Capocollo, coppa or capicola is a traditional Italian pork cold cut (salume) made from the dry-cured muscle running from the neck to the fourth or fifth rib of the pork shoulder or neck. It is a whole-muscle salume, dry cured, and typically sliced very thinly. It is similar to the more widely known cured ham or prosciutto, because they are both pork-derived cold-cuts used in similar dishes. It is not brined as ham typically is.
In its production, capocollo is first lightly seasoned often with red and sometimes white wine, garlic, and a variety of herbs and spices that differs depending on region. The meat is then salted (and was traditionally massaged) and stuffed into a natural casing, and hung for up to six months to cure. Sometimes the exterior is rubbed with hot paprika before being hung and cured. Capocollo is essentially the pork counterpart of the air-dried, cured beef bresaola. It is widely available wherever significant Italian communities occur, due to commercially produced varieties. The slow-roasted Piedmontese version is called coppa cotta.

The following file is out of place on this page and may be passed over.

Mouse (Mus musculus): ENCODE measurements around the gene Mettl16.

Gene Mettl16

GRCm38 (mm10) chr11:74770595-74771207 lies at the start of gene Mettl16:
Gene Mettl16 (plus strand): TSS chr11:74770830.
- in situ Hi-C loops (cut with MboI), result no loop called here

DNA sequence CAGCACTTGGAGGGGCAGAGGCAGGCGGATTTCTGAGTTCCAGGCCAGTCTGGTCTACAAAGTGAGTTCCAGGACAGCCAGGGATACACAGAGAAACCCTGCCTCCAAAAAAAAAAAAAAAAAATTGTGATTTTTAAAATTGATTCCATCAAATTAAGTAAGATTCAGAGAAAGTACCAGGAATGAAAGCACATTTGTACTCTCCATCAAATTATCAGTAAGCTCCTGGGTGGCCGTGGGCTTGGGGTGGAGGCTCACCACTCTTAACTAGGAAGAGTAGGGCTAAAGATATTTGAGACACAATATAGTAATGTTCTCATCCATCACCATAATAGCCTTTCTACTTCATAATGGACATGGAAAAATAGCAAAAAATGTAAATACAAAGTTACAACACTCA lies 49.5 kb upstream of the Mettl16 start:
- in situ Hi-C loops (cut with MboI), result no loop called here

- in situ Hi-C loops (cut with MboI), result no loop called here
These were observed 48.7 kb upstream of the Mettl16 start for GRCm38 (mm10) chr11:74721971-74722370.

Capocollo is esteemed for its delicate flavor and tender, fatty texture. It is usually sliced thin for use in antipasto or sandwiches such as muffulettas, Italian grinders and subs, and panini, as well as some traditional Italian pizza.